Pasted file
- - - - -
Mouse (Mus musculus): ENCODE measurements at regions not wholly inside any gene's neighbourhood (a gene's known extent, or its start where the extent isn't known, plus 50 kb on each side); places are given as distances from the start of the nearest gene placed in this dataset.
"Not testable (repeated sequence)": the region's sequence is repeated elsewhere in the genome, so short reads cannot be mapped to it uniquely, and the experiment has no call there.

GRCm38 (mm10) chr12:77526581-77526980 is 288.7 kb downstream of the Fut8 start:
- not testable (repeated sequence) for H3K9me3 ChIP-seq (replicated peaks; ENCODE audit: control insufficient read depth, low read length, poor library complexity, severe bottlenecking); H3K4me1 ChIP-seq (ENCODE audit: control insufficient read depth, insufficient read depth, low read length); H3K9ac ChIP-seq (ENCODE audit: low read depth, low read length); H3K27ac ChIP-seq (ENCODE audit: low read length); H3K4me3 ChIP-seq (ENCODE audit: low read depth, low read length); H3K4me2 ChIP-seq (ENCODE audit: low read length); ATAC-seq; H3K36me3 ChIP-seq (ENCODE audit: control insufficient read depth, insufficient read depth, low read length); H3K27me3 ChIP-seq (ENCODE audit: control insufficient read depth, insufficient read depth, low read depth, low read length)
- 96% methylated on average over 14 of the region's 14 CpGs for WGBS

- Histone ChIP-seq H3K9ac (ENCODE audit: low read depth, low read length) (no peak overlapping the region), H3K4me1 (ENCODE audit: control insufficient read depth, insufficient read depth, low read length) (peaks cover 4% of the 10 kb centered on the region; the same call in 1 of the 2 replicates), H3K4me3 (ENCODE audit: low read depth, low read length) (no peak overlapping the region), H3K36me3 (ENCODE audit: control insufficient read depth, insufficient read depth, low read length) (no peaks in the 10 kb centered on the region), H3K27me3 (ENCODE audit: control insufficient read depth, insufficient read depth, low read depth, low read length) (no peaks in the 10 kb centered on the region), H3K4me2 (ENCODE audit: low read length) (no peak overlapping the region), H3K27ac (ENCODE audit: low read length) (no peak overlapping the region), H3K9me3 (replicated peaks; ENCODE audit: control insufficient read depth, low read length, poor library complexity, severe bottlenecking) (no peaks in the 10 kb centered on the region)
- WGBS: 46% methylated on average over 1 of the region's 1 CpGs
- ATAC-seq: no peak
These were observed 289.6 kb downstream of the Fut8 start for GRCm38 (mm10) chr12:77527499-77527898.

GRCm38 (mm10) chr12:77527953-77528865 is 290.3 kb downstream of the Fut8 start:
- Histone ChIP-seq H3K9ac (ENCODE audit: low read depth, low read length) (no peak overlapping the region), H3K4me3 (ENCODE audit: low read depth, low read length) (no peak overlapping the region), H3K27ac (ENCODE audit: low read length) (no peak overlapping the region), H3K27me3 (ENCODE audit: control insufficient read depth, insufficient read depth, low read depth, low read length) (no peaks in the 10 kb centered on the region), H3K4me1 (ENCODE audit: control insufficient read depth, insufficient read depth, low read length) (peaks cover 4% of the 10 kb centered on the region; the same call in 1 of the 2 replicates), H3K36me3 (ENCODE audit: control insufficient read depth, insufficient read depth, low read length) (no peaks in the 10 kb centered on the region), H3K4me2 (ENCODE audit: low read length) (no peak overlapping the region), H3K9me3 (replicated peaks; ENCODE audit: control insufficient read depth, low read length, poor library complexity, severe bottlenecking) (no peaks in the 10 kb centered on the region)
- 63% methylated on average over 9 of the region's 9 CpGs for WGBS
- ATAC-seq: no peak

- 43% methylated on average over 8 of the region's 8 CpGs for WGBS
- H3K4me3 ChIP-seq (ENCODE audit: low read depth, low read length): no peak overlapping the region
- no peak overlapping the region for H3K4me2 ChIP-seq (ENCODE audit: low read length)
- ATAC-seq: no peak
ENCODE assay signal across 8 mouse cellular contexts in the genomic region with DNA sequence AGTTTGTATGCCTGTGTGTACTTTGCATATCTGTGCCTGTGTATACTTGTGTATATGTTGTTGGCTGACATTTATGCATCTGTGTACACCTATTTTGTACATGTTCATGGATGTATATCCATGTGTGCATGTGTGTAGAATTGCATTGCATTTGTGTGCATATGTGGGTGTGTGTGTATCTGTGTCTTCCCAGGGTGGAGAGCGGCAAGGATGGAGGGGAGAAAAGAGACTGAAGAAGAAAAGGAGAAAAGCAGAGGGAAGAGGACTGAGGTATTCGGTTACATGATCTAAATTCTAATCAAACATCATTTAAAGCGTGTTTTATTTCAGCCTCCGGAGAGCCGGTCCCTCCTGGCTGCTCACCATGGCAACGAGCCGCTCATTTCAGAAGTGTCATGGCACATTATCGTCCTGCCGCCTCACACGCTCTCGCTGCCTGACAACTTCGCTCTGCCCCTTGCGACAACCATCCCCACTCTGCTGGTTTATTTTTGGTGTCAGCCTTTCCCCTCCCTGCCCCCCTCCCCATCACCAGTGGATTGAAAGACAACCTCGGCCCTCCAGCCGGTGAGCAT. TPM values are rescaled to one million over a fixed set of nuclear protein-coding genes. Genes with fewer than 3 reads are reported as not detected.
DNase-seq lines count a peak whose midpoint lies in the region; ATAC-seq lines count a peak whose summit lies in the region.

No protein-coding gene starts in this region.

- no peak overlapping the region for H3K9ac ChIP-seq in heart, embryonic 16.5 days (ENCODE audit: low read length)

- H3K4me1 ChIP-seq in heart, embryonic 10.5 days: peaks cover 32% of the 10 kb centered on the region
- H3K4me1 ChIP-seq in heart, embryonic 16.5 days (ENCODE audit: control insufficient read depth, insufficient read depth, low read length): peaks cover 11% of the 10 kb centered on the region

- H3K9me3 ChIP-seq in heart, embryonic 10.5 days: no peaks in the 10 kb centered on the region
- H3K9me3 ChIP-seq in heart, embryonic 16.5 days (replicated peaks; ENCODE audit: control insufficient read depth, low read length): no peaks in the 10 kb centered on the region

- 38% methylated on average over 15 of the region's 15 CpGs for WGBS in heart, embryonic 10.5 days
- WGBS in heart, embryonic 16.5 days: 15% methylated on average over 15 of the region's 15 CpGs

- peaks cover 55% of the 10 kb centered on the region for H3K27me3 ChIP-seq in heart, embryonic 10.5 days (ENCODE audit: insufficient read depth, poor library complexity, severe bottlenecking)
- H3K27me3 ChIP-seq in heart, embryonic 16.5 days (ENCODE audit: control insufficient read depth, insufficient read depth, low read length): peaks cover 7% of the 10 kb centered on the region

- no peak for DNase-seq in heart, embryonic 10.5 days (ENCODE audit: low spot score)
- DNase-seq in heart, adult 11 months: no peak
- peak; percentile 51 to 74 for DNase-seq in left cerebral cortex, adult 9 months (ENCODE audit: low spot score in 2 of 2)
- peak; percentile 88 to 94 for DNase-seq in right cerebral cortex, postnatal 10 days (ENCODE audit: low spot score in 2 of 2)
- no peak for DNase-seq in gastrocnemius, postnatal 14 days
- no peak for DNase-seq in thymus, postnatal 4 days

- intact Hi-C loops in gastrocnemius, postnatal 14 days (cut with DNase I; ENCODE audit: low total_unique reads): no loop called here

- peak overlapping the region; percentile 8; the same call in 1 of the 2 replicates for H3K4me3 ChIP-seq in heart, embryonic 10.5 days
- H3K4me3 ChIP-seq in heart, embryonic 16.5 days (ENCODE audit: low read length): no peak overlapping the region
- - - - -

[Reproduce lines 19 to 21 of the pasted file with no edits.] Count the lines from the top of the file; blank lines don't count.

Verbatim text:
DNase-seq lines count a peak whose midpoint lies in the region; ATAC-seq lines count a peak whose summit lies in the region.

No protein-coding gene starts in this region.

- no peak overlapping the region for H3K9ac ChIP-seq in heart, embryonic 16.5 days (ENCODE audit: low read length)